The odds are that Fed chairman Bernanke will talk up the markets tomorrow and Wednesday--and that the short-term selling will resume on Thursday

02/25/2013 3:12 pm EST


Jim Jubak

Founder and Editor,

Watch out for the U.S. stock market after Federal Reserve chairman Ben Bernanke delivers his semi-annual Humphrey-Hawkins report to the Senate tomorrow and to the House of Representatives on Wednesday.

Last week leaked reports on Bernanke’s testimony—who knows if they’re accurate, of course—had the Fed chairman downplaying worries that the Fed’s monthly buying of $85 billion in Treasuries and mortgage-backed assets would lead to an asset bubble. Bernanke, these reports say, will tell Congress that he doesn’t see any reason that the Fed will have to end its buying program soon and that any end to the program will wait until there’s evidence that the economy is growing at a solid pace and that unemployment is headed below 7%.

The possibility that the Fed would end its asset buying program early—raised in comments by some Fed members in the minutes from the Federal Reserve’s Open Market Committee’s January meeting—was enough to send stocks tumbling after the release of the minutes on February 20.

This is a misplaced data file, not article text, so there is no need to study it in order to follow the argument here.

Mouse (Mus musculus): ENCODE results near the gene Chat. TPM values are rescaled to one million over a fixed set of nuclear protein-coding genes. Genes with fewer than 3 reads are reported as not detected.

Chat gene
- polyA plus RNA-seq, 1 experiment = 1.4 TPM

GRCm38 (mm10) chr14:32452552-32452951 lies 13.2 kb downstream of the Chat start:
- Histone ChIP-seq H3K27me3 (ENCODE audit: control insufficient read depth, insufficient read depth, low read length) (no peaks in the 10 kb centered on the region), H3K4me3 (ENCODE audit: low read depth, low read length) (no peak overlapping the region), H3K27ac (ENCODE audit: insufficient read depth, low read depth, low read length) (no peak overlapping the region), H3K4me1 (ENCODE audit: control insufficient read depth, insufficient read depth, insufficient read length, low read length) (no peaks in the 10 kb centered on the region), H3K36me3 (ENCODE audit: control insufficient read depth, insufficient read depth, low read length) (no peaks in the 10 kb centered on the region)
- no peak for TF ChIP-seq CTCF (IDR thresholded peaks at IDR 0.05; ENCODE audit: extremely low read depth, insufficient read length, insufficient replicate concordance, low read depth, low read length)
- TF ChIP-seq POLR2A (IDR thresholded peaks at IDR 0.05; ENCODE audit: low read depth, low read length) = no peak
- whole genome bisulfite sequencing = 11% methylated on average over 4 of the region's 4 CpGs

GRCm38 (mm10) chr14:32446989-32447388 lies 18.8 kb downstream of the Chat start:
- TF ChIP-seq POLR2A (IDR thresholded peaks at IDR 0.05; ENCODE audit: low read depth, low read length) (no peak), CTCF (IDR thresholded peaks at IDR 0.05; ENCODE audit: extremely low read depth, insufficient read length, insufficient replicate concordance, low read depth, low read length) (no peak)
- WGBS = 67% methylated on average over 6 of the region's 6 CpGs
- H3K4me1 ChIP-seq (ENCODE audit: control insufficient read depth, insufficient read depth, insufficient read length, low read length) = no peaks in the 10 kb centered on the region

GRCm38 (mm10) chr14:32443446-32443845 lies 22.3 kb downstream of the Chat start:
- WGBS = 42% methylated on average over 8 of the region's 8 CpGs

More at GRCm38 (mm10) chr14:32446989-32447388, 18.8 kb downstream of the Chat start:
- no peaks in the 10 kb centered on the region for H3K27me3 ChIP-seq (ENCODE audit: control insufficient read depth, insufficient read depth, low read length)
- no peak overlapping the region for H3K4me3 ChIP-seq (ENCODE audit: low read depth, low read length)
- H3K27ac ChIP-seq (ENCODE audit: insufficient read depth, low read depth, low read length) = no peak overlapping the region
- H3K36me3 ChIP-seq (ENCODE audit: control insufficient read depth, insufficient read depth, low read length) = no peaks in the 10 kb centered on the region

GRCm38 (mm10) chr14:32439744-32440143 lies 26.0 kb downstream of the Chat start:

Comments and leaked comments from Fed sources saying that the Fed was committed to staying the course helped stabilize U.S. stocks in the last part of the week

So why watch out for what the markets might do after Bernanke speaks?

Because if you were inclined to sell this market short, you’d certainly wait to see what Bernanke says on Tuesday (and maybe Wednesday.) No point in going short only to see the Fed chairman talk the markets up.

Once the dog and pony show is over, however, shorts will have a clear field for their bets that the U.S. market is ready for a correction. And if Bernanke does talk stocks up tomorrow and Wednesday that could also be enough to create a selling opportunity for any trader or investor worried about the effects of the sequester that seems almost certain to go into effect on March 1.

Whatever worries there were at the beginning of last week about government spending cuts slowing an already none-to-robust U.S. economy will have the floor as soon as Bernanke is done with it.
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